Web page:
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Defeat GOP attempt to suppress the vote

Last modified: 10/5/2011 12:00:00 AM
Nationally, more than 5 million Americans could be denied their right to vote by a clever scheme and a fraudulent idea: the contention by Republicans that protecting against virtually nonexistent voter fraud justifies erecting barriers to the ballot box. The disenfranchised will disproportionately be the young, the elderly, the disabled, the poor and minorities, groups that tend to vote for Democrats.

That estimate was contained in a study released Monday by New York University Law School's Brennan Center for Justice, which measured the likely impact of voting law changes in 14 states that include presenting a government-issued photo ID to receive a ballot.

The restrictive laws were designed to affect the outcome of elections. Unless they are countered by a massive voter registration effort, that's exactly what will happen. We urge everyone who treasures the right to vote of all citizens, rich or poor, to work to overturn the restrictive laws - but first to help their fellow Americans comply with them. Help someone without one get a photo ID or contribute to organizations that conduct voter registration drives. In New Hampshire, Gov. John Lynch vetoed legislation that would have required photo identification to vote, but Republican lawmakers plan to try again, if not next year then once Lynch is gone.

Like the plot to convince lawmakers to enact right-to-work legislation, the photo ID campaign was the work of a business-backed conservative group, in this case the American Legislative Exchange Council.

Some 30 states, including New Hampshire, have considered or enacted voting law changes. In addition to photo ID measures, states have passed laws requiring a birth certificate to register to vote, reducing the time period for early absentee voting and restricting or denying the right to vote of felons who have served their time.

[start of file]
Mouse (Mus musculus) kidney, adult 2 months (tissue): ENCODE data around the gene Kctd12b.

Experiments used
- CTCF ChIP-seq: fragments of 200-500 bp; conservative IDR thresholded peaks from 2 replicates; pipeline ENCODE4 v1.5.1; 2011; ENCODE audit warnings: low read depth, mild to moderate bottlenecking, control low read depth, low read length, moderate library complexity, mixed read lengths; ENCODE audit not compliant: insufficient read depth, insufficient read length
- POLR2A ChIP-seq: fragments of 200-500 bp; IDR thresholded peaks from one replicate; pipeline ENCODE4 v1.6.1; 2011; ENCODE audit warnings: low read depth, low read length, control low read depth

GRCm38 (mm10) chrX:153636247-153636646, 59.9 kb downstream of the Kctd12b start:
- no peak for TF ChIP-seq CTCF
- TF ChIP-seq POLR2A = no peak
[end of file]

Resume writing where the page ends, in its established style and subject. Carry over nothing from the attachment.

Texas passed a law similar to the one Lynch vetoed, which would have required citizens without a valid ID to vote on a provisional ballot and return later with proof of citizenship. That law - which Gov. Rick Perry, now a presidential candidate, deemed to be emergency legislation - does not recognize student identification cards but does grant the vote to people who present a handgun license.

Ben Jealous, president of the NAACP, calls defending the ability of minorities, the young and the poor to vote the most important civil rights issue in the country. He's right.

"Right now," Jealous told an interviewer, "we are facing the biggest, most aggressive attempt to roll back voting rights in this country since 1896. Voter ID laws are the biggest component of that, and like the poll taxes before them, they are a widespread way to put in a financial or, in this case, a logistical barrier to people voting."

The Brennan Center's study found that voting law changes in just 12 states likely to be battlegrounds in the next presidential election could suppress the vote enough to affect the outcome of 171 electoral votes, 63 percent of the 270 needed to become president. Only a massive voter registration effort can prevent an attempt to steal elections by making it harder for minorities and the poor to vote.


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